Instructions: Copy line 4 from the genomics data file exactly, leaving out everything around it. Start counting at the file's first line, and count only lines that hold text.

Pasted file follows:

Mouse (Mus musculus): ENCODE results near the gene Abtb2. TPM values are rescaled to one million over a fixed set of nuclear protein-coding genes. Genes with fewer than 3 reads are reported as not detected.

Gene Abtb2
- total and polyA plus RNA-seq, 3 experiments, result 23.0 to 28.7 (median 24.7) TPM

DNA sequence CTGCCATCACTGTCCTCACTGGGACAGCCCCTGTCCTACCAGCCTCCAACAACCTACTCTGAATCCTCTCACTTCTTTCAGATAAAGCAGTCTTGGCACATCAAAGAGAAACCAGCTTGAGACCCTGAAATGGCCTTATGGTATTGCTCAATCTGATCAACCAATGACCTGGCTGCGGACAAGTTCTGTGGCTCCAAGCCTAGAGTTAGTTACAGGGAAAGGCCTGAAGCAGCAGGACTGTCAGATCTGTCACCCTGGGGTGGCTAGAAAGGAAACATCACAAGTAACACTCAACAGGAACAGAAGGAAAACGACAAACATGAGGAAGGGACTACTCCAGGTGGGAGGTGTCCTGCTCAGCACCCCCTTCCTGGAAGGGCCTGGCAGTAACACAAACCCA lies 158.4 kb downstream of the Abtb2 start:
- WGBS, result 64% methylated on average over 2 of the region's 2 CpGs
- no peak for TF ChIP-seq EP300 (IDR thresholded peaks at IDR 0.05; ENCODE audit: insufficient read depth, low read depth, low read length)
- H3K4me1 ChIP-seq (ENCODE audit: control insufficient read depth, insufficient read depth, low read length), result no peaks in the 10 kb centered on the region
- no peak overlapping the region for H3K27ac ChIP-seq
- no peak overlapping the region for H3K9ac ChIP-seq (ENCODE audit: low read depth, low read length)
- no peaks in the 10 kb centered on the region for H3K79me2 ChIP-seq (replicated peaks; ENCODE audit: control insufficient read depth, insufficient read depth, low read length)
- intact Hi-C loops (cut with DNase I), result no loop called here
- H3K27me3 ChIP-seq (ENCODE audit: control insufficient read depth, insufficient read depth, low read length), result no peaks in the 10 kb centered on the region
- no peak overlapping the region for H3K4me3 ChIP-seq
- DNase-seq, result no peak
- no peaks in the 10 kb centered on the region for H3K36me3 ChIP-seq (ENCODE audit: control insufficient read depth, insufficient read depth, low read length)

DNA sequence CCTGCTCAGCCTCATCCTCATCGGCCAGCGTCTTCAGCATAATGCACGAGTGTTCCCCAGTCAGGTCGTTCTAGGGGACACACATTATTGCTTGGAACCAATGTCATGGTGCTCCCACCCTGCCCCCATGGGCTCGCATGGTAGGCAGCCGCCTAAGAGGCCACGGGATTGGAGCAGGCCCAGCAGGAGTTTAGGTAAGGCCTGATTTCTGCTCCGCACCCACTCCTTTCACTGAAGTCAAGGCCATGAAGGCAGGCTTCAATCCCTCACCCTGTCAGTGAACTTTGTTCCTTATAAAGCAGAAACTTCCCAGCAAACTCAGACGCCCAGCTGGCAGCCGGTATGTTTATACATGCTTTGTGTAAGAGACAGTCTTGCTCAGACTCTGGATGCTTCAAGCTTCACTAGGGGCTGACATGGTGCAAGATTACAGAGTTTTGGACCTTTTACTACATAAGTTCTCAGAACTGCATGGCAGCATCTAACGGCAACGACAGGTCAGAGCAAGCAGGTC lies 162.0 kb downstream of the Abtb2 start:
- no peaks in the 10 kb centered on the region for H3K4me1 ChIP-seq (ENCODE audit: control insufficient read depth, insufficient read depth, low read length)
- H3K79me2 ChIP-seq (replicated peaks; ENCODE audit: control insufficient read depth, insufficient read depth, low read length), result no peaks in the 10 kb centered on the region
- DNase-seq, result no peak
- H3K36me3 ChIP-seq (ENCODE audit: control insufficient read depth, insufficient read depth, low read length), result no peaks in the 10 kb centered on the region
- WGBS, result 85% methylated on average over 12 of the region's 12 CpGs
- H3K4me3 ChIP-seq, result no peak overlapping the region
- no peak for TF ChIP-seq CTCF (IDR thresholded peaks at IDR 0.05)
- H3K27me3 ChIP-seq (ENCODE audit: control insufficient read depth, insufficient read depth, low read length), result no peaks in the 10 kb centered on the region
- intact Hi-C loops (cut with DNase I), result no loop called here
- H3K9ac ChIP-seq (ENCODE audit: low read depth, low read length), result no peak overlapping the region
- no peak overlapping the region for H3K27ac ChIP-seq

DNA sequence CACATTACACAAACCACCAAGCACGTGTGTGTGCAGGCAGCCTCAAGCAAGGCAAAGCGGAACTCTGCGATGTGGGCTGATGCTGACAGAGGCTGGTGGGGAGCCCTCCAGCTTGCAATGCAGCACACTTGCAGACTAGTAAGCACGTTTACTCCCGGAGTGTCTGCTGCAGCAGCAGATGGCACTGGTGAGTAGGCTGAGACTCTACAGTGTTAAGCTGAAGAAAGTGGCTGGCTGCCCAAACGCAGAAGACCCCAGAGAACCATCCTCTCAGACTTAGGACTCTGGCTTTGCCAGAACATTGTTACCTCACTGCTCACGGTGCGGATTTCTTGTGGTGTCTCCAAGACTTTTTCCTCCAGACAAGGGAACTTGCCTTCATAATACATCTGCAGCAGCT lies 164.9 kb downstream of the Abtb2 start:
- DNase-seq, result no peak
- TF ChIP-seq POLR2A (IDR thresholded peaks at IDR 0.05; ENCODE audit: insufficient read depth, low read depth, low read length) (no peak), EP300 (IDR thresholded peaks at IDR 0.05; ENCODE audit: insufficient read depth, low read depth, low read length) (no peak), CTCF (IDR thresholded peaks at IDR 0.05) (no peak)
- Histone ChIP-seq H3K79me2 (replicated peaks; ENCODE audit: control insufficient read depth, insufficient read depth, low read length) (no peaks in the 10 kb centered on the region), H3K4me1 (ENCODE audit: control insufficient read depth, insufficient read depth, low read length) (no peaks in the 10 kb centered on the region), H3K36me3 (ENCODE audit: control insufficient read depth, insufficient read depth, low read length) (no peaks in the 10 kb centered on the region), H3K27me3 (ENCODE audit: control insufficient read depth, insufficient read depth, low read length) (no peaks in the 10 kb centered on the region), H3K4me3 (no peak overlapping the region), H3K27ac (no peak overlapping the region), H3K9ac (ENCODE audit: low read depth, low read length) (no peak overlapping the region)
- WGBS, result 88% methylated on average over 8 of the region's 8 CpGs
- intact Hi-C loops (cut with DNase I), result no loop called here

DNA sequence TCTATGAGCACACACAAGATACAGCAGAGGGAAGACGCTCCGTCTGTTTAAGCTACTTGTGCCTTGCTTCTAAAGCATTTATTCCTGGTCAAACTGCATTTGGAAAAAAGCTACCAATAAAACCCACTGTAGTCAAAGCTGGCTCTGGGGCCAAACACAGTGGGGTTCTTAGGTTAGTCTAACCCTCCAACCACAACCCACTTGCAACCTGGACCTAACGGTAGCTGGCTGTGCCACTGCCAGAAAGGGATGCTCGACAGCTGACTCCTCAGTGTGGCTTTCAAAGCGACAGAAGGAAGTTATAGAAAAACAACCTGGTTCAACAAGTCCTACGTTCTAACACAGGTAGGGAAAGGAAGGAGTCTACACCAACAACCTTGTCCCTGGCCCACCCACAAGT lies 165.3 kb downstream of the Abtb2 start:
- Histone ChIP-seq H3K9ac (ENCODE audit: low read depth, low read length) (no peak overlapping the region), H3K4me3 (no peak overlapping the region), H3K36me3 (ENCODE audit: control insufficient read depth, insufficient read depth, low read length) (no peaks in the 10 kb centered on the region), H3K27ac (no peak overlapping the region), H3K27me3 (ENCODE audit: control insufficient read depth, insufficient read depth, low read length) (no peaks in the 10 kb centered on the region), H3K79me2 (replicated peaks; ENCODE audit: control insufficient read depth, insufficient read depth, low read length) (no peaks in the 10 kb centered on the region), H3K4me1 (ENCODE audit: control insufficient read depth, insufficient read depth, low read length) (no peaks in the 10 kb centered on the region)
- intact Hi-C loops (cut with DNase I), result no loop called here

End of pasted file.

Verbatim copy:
DNA sequence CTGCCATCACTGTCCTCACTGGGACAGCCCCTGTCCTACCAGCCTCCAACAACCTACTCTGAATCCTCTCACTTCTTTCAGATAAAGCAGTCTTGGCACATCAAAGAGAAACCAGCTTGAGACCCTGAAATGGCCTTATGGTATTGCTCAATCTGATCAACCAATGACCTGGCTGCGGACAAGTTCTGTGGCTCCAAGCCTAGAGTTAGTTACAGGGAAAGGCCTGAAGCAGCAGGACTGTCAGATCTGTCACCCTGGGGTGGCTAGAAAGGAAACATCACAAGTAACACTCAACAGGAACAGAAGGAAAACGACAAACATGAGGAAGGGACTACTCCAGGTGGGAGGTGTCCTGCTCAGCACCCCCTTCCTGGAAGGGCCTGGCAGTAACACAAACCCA lies 158.4 kb downstream of the Abtb2 start: